The rapper, poet and activist lives up to his first name on his hopeful, powerful debut

From an early age, Malcolm London understood the power inherent in his first name.

“I've got a helluva name to live up to,” he raps near the onset of his debut full-length, Opia, from 2016.

“My mom watched ‘Malcolm X' in the theater as I was growing inside her belly and she said, ‘That's what I'm going to name my baby,'” said the 24-year-old Chicago-born rapper, poet and activist, who visits the Basement for a concert on Saturday, April 29. “Even at a young age, I knew who Malcolm X was, and that name and legacy is a powerful one.”

But that power didn't translate to action until London turned 16 and discovered the Louder Than a Bomb poetry festival, which was co-founded in 2001 by fellow Chicagoan Kevin Coval, who served as an early mentor to London, introducing the teenager to black authors like James Baldwin and Gwendolyn Brooks. “[Coval] taught me to study other writers and see how the personal connects to the political, and how the political ultimately connects to the global,” said London, who, after discovering the form, regularly took the bus 40 minutes from his West Side neighborhood of Austin to Wicker Park on the North Side in order to attend open mic poetry events.

This connection weaves its way through Opia, which finds the rapper embracing his story as a means to talk about larger social and political issues. Witness the atmospheric “Charlie,” which opens with a sample lifted from Charlie Chaplin's “The Great Dictator” speech — “Don't give yourselves to brutes, men who despise you and slave you, who regiment your lives, tell you what to do, what to think and what to feel” — before London details his arrest at a Black Lives Matter protest, placing it within the context of a larger global struggle for human rights. As the song closes, singer Christian Jalon swoops in with a verse that doubles as a raised fist: “We're gonna rise up/And we're gonna shut them down.”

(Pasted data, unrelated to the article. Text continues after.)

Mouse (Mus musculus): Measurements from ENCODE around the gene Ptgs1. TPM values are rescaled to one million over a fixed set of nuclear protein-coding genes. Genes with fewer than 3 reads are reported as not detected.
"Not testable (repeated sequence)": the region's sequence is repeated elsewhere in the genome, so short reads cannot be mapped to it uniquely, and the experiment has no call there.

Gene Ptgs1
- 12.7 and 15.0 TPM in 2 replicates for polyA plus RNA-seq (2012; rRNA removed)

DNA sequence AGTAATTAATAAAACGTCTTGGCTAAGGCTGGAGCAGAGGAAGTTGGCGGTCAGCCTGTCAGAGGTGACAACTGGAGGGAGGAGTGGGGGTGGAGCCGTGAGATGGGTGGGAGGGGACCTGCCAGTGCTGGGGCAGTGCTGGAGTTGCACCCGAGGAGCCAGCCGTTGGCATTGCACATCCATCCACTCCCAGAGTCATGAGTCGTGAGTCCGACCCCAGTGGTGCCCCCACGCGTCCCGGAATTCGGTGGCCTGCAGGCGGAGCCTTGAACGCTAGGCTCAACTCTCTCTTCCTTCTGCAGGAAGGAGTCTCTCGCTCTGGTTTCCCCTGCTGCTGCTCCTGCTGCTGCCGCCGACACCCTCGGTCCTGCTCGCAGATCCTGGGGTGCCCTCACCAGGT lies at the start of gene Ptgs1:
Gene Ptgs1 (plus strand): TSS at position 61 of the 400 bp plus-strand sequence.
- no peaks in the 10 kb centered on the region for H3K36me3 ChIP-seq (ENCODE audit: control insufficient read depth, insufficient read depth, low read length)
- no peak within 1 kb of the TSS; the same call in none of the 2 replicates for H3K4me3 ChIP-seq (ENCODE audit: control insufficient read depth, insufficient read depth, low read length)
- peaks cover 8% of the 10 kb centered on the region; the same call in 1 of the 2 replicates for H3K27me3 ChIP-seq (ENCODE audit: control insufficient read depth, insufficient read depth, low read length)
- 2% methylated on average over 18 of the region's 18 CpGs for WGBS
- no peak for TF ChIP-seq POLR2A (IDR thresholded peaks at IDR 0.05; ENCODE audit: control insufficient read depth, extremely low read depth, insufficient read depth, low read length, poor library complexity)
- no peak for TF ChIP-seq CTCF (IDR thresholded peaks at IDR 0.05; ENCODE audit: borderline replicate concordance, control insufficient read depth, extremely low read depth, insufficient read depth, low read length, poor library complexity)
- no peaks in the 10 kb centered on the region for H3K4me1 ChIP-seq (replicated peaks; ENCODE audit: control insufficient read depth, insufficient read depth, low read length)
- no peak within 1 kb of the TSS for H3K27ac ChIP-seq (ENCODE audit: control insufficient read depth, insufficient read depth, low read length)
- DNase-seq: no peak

“When I dropped that song, there was a young man in Madison, Wisconsin who had just been recently killed by police. I think even in this moment people have to understand we're all affected by this thing, whether you're a cop or [a citizen],” London said. “As the [Chaplin] speech goes, there are bigger things at play. Essentially, we're all a part of a game that's being played.”

London initially took up poetry at 14 as a means to impress girls, developing a greater understanding of the form's potential once he started attending open mics.

“I figured out that all the questions I had as a high schooler and a teenager could be answered or at least explored through poetry. Why does the world look the way it does? Why is it that where I live looks a lot different than other parts of the city? Why are the people that look like me disadvantaged?” said London, who was born to a telemarketer mother and a father who works for the Chicago Transit Authority. “Oftentimes we're OK with the falsehoods we're taught, but I refused to believe that the people that I grew up around and that I knew and loved were just inherently violent or were supposed to fail. Poetry helped me ask those questions and allowed me to articulate those ideas.”